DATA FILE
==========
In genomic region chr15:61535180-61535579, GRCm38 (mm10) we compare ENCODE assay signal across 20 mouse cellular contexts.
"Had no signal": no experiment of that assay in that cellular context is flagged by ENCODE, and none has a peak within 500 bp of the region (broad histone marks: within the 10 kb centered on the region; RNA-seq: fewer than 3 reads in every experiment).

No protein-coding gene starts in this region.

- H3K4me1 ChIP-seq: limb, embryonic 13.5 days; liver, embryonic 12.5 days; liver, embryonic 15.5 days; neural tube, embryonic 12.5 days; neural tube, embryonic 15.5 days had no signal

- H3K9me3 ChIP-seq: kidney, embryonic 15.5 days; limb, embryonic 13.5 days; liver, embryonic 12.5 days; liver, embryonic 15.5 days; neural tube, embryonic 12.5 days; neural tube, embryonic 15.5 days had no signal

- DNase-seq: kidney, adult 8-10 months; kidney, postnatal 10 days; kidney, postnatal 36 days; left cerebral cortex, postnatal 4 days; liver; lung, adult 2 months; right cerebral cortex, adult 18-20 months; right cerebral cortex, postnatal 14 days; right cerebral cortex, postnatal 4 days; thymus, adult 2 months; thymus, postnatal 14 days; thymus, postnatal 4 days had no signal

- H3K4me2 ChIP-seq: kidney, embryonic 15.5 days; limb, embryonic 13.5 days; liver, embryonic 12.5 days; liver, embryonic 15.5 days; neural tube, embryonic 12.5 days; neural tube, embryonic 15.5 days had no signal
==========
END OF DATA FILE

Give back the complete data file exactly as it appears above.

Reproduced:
In genomic region chr15:61535180-61535579, GRCm38 (mm10) we compare ENCODE assay signal across 20 mouse cellular contexts.
"Had no signal": no experiment of that assay in that cellular context is flagged by ENCODE, and none has a peak within 500 bp of the region (broad histone marks: within the 10 kb centered on the region; RNA-seq: fewer than 3 reads in every experiment).

No protein-coding gene starts in this region.

- H3K4me1 ChIP-seq: limb, embryonic 13.5 days; liver, embryonic 12.5 days; liver, embryonic 15.5 days; neural tube, embryonic 12.5 days; neural tube, embryonic 15.5 days had no signal

- H3K9me3 ChIP-seq: kidney, embryonic 15.5 days; limb, embryonic 13.5 days; liver, embryonic 12.5 days; liver, embryonic 15.5 days; neural tube, embryonic 12.5 days; neural tube, embryonic 15.5 days had no signal

- DNase-seq: kidney, adult 8-10 months; kidney, postnatal 10 days; kidney, postnatal 36 days; left cerebral cortex, postnatal 4 days; liver; lung, adult 2 months; right cerebral cortex, adult 18-20 months; right cerebral cortex, postnatal 14 days; right cerebral cortex, postnatal 4 days; thymus, adult 2 months; thymus, postnatal 14 days; thymus, postnatal 4 days had no signal

- H3K4me2 ChIP-seq: kidney, embryonic 15.5 days; limb, embryonic 13.5 days; liver, embryonic 12.5 days; liver, embryonic 15.5 days; neural tube, embryonic 12.5 days; neural tube, embryonic 15.5 days had no signal